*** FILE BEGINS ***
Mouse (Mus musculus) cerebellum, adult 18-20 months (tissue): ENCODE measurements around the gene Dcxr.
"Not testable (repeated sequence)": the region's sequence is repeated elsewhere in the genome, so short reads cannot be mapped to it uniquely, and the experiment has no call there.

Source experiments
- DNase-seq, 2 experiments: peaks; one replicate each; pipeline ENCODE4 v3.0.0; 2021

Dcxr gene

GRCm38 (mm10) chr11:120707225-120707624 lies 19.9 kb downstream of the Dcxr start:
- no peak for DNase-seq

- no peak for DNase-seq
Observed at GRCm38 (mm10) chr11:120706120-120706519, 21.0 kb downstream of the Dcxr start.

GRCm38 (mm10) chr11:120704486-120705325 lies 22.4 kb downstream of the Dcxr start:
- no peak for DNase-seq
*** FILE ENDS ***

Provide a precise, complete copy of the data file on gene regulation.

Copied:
Mouse (Mus musculus) cerebellum, adult 18-20 months (tissue): ENCODE measurements around the gene Dcxr.
"Not testable (repeated sequence)": the region's sequence is repeated elsewhere in the genome, so short reads cannot be mapped to it uniquely, and the experiment has no call there.

Source experiments
- DNase-seq, 2 experiments: peaks; one replicate each; pipeline ENCODE4 v3.0.0; 2021

Dcxr gene

GRCm38 (mm10) chr11:120707225-120707624 lies 19.9 kb downstream of the Dcxr start:
- no peak for DNase-seq

- no peak for DNase-seq
Observed at GRCm38 (mm10) chr11:120706120-120706519, 21.0 kb downstream of the Dcxr start.

GRCm38 (mm10) chr11:120704486-120705325 lies 22.4 kb downstream of the Dcxr start:
- no peak for DNase-seq